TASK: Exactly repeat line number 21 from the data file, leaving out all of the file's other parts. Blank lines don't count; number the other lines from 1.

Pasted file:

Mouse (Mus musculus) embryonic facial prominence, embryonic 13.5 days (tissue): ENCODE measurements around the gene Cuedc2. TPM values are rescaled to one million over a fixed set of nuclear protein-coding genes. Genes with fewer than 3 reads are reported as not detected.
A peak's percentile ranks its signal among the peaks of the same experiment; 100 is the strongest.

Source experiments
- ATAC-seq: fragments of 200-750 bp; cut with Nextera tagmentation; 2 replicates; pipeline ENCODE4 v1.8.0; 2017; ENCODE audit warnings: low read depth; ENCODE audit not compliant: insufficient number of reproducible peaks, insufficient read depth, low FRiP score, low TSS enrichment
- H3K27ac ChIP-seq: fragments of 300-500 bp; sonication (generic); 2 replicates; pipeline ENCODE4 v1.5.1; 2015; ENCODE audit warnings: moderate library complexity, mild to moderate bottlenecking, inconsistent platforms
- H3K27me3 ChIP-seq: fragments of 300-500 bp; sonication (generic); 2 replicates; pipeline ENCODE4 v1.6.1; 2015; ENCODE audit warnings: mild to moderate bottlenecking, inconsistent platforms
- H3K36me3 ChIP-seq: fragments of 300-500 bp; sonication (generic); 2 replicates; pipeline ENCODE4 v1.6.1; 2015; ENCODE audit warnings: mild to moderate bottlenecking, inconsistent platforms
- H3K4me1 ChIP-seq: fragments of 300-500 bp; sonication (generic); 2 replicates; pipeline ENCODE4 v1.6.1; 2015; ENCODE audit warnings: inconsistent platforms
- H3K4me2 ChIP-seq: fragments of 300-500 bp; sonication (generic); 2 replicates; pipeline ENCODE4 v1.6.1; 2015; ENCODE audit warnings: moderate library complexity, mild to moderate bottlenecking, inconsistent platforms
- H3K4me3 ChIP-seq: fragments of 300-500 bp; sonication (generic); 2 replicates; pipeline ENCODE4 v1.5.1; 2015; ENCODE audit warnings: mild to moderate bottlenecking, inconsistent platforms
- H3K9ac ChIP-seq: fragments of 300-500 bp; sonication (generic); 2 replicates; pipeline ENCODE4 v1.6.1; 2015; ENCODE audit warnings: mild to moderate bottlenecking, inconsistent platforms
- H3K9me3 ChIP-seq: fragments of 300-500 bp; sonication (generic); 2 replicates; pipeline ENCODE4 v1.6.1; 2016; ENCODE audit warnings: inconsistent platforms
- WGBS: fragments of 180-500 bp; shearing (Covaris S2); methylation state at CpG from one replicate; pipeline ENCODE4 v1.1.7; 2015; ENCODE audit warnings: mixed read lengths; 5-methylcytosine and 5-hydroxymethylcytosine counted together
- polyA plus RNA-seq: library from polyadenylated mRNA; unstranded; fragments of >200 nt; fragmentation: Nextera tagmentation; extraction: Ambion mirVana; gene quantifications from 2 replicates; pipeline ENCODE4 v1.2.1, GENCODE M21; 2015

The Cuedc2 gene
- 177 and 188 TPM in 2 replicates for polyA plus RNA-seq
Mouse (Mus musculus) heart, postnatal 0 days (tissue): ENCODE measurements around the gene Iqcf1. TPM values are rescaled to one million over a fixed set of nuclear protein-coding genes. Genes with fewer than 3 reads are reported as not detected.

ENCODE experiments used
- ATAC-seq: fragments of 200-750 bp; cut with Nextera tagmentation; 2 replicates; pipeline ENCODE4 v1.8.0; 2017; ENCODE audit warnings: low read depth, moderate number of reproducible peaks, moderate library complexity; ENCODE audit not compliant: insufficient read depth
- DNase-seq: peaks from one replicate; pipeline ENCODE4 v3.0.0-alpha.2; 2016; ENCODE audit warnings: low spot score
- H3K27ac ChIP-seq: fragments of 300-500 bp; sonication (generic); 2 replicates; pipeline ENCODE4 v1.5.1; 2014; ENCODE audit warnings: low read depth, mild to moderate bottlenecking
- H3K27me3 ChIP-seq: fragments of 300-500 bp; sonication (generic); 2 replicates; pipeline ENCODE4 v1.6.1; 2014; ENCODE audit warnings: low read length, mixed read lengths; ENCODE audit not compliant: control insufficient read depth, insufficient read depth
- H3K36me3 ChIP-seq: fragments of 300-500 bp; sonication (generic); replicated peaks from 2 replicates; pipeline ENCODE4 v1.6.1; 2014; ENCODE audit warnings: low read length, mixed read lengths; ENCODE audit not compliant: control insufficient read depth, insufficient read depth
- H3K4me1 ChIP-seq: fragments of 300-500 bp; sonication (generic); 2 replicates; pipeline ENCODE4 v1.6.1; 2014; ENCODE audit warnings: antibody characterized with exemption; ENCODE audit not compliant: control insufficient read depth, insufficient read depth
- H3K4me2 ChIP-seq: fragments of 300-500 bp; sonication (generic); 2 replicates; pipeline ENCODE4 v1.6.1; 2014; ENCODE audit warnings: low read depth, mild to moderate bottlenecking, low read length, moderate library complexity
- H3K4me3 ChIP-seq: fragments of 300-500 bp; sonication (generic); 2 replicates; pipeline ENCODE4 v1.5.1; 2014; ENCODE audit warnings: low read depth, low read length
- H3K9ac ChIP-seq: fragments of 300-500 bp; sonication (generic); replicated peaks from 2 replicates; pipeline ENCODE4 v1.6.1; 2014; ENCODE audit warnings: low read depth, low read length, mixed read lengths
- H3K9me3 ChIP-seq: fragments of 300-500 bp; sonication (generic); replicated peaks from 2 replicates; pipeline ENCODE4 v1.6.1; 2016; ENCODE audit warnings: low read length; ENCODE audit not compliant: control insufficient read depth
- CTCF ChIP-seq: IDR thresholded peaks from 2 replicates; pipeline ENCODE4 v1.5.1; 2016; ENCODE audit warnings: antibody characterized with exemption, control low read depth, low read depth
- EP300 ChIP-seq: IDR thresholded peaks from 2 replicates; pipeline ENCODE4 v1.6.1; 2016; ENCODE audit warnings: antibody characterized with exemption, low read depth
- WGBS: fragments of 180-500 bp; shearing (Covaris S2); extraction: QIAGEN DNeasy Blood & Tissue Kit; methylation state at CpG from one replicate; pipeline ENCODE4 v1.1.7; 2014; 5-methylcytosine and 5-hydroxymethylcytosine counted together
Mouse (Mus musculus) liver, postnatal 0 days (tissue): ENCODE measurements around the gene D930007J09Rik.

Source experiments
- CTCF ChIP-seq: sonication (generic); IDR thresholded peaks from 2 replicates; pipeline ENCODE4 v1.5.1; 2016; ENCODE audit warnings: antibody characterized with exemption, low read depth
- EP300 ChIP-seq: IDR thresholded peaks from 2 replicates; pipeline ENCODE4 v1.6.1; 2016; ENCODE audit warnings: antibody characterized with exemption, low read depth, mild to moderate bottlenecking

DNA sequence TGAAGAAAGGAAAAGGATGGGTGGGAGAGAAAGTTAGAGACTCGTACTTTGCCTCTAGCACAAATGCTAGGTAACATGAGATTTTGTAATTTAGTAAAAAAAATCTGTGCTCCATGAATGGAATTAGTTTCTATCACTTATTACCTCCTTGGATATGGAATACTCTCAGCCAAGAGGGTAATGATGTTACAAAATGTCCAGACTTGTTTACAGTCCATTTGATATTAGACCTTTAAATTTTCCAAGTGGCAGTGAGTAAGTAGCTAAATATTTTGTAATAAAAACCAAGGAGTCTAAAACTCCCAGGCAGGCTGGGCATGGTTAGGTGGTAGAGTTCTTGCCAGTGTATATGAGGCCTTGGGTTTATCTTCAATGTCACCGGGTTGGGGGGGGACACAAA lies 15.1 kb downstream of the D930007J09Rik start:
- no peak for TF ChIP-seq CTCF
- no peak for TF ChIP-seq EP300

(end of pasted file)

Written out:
- H3K27ac ChIP-seq: fragments of 300-500 bp; sonication (generic); 2 replicates; pipeline ENCODE4 v1.5.1; 2014; ENCODE audit warnings: low read depth, mild to moderate bottlenecking